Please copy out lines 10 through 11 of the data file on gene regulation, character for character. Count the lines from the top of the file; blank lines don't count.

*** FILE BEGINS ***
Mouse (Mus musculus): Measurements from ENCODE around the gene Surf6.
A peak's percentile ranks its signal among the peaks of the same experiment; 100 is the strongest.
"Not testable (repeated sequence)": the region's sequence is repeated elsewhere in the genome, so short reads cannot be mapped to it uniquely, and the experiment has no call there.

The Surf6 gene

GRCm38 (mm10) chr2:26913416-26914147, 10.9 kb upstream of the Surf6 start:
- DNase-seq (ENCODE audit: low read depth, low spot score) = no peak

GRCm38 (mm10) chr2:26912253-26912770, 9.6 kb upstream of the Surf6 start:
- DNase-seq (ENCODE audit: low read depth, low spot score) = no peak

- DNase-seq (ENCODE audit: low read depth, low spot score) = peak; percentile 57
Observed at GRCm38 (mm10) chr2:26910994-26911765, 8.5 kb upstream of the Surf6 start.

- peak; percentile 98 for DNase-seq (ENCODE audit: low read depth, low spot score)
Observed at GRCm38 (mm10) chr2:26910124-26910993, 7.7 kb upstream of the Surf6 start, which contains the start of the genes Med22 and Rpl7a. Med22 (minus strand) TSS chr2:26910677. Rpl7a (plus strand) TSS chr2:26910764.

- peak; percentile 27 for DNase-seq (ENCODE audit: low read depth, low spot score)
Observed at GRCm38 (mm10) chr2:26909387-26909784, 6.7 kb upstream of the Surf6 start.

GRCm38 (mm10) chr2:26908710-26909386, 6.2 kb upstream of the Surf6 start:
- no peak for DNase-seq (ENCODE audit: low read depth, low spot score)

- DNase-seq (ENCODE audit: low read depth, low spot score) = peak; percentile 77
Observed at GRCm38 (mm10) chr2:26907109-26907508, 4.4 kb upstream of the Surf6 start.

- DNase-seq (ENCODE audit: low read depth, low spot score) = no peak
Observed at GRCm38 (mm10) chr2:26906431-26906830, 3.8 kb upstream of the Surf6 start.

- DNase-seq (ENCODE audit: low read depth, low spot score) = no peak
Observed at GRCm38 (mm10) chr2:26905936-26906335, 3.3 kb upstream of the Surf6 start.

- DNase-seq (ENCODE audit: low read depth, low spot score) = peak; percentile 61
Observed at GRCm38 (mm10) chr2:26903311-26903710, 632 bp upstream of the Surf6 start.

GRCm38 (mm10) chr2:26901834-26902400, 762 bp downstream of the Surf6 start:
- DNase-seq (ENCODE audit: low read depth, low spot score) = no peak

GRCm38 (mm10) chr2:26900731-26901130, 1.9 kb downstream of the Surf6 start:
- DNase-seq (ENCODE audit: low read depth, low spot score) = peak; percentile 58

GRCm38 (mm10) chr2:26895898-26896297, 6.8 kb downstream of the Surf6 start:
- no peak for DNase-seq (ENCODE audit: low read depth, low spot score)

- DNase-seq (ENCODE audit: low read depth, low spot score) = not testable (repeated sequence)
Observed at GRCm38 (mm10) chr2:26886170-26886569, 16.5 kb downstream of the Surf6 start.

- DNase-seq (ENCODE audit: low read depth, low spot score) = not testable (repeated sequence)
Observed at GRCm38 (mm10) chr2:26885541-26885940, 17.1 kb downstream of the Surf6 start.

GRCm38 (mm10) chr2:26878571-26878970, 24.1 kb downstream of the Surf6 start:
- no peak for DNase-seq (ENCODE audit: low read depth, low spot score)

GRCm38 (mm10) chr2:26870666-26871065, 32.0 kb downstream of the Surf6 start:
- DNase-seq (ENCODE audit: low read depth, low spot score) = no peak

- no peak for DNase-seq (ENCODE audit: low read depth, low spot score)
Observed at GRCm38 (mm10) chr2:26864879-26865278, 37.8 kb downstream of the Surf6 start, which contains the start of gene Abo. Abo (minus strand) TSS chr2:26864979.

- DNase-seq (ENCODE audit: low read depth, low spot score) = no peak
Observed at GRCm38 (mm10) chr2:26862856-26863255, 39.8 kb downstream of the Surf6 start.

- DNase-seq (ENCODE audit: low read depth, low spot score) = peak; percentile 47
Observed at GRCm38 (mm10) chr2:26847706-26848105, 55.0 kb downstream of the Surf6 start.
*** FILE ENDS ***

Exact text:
Observed at GRCm38 (mm10) chr2:26910994-26911765, 8.5 kb upstream of the Surf6 start.

- peak; percentile 98 for DNase-seq (ENCODE audit: low read depth, low spot score)